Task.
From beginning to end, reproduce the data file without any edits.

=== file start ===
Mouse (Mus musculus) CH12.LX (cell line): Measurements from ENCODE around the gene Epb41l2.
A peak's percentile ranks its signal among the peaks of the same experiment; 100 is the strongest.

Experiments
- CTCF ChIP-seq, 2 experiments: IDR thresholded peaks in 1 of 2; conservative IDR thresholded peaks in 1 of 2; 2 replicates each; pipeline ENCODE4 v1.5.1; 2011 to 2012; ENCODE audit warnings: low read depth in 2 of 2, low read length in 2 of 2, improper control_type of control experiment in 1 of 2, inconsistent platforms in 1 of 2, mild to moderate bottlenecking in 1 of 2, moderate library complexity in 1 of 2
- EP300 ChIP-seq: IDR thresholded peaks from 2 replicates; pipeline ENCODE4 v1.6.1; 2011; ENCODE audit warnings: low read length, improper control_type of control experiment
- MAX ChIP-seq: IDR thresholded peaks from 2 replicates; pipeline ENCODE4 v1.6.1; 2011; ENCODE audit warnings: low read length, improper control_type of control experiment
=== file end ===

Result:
Mouse (Mus musculus) CH12.LX (cell line): Measurements from ENCODE around the gene Epb41l2.
A peak's percentile ranks its signal among the peaks of the same experiment; 100 is the strongest.

Experiments
- CTCF ChIP-seq, 2 experiments: IDR thresholded peaks in 1 of 2; conservative IDR thresholded peaks in 1 of 2; 2 replicates each; pipeline ENCODE4 v1.5.1; 2011 to 2012; ENCODE audit warnings: low read depth in 2 of 2, low read length in 2 of 2, improper control_type of control experiment in 1 of 2, inconsistent platforms in 1 of 2, mild to moderate bottlenecking in 1 of 2, moderate library complexity in 1 of 2
- EP300 ChIP-seq: IDR thresholded peaks from 2 replicates; pipeline ENCODE4 v1.6.1; 2011; ENCODE audit warnings: low read length, improper control_type of control experiment
- MAX ChIP-seq: IDR thresholded peaks from 2 replicates; pipeline ENCODE4 v1.6.1; 2011; ENCODE audit warnings: low read length, improper control_type of control experiment